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A Canadian Manor and Its Seigneurs The Story of a Hundred Years, 1761-1861   By: (1860-1948)

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[Illustration: COLONEL JOHN NAIRNE]

A CANADIAN MANOR AND ITS SEIGNEURS

THE STORY OF A HUNDRED YEARS 1761 1861

BY

GEORGE M. WRONG, M.A. PROFESSOR OF HISTORY IN THE UNIVERSITY OF TORONTO

WITH ILLUSTRATIONS

TORONTO THE BRYANT PRESS, LIMITED 1908

COPYRIGHT, CANADA, 1908 BY GEORGE M. WRONG

PREFACE

In spite of many pleasant summers spent at Murray Bay one had never thought of it as having a history. The place and its people seemed simple, untutored, new. Some of the other summer residents talked complacently even of having discovered it. They had heard of Murray Bay as beautiful and had gone to explore this unknown country. When this bold feat was performed there was abundant recompense. Valley, mountain, river and stream united to make Murray Bay delightful. The little summer community grew. At first visitors lived in the few primitive hotels or in cottages at Pointe au Pic, vacated for the time being by their owners, who found temporary lodgings somewhere, not infrequently in their own out buildings. The cottages left something to be desired, and, gradually, the visitors bought land and built houses for themselves: to day dozens of them dot the western shore of Murray Bay. In due time appeared tennis courts; then a golf links. Murray Bay had become, alas, almost fashionable.

It still seemed to have no past. True, near the village church, a fair sized house stood, embowered in trees, with a fine view out over the bay and the wide St. Lawrence. A high fence shut in a beautiful old garden, with a few great trees: as one drove past one got a glimpse of shady walks and old fashioned flowers. The extensive out buildings near this manor house, stables, carriage house, dairy, showed that the establishment was fairly large. There were sleek cattle in the farm yard. On one of the out buildings was a small belfry, with a bell to summon the work people from afar to meals, and this seemed like the olden times when the seigneur fed his labourers under his own roof. On making a formal call at the manor house one noted that some of the rooms were of fine proportions and that a good many old portraits and miniatures hung on the walls. This all spoke of a past; and yet of it one asked little and knew nothing.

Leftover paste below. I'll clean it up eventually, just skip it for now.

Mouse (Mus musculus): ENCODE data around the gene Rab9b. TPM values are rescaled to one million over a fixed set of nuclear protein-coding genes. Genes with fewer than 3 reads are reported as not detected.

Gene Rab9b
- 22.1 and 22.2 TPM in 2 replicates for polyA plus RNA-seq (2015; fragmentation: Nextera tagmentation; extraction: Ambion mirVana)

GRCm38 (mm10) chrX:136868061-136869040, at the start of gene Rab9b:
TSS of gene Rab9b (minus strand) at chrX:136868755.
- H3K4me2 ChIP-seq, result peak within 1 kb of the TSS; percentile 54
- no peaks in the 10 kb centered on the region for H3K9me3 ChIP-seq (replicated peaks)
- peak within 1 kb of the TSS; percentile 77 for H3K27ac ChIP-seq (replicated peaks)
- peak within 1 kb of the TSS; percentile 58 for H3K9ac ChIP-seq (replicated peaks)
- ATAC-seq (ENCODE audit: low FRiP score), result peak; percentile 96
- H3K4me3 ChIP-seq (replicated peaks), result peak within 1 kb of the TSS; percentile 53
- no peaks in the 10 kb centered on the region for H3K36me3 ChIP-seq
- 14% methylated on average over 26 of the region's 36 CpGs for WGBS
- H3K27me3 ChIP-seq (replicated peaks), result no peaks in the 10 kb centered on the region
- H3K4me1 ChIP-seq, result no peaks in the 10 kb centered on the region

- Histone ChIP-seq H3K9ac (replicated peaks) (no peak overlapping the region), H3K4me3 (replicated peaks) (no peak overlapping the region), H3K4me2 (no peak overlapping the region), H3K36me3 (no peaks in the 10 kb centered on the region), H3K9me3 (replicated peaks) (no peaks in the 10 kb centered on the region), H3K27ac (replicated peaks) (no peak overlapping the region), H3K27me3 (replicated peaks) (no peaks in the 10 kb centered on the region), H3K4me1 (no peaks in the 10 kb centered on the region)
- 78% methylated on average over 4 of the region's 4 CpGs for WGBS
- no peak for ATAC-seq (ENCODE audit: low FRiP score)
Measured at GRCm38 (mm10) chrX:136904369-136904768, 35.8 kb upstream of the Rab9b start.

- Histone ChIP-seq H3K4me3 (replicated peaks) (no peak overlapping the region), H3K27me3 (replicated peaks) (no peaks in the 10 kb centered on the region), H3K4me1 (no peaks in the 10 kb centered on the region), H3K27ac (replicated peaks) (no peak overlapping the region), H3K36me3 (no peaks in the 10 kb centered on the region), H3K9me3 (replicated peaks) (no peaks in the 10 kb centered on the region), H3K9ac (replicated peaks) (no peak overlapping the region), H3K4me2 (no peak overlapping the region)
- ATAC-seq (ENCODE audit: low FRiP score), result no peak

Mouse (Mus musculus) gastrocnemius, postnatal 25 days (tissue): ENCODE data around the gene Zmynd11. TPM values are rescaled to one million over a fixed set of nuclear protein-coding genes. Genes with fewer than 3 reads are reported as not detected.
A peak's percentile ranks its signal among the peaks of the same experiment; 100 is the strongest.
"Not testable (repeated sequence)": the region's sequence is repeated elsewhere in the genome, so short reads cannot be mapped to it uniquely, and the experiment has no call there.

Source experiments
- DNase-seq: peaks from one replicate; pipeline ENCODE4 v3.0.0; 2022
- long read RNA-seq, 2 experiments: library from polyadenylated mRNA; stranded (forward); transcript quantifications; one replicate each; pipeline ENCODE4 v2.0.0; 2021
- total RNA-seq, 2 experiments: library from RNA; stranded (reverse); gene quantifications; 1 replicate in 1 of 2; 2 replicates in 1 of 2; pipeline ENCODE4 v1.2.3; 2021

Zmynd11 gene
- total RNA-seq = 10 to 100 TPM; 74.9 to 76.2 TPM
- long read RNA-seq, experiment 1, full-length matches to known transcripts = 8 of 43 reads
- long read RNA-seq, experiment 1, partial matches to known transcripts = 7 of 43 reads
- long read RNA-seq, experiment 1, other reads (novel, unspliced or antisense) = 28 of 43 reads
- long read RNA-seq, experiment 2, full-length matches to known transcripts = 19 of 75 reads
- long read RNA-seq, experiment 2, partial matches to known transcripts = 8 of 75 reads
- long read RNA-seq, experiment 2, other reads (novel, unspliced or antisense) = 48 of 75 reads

Just across the bay stood another manor house; of stone, too, in this case not concealed by a covering of wood. Thick walls crowned by a mansard roof spoke of a respectable age. This manor house, also looked out on the bay and across the St. Lawrence. One knew that it was named Mount Murray Manor, while that on the right bank of the river Murray was called Murray Bay Manor. It was said vaguely that a Colonel Fraser had dwelt at Mount Murray and a Colonel Nairne at Murray Bay; but all that one heard was loose tradition and there were no Nairnes or Frasers of whom one might ask questions. One could see that, in both places, something like an old world dignity of life had in the past been kept up.

Making a call at the Murray Bay Manor House, I was told one day of a manuscript volume in which the first seigneur had copied some of his letters. I begged to be allowed to spend an afternoon or two in looking through it. I went and went again. To me the book was absorbing. It told the story of the first people of British origin who went to settle at Malbaie, which they named Murray Bay, just after the British conquest; of the career of a soldier brother of Colonel Nairne who died in India not long after Plassey; of campaigns fought by Colonel Nairne during the period of the American Revolution; of his plans and hopes as the ruler of the little community where he settled. When I had read the book through, I asked if there was not something more. Yes, there were some old letters, preserved in a lumber room at the top of the house. These I was allowed to see. This task, too, was of great interest and I spent the better part of a summer holiday reading, analyzing, and copying letters... Continue reading book >>




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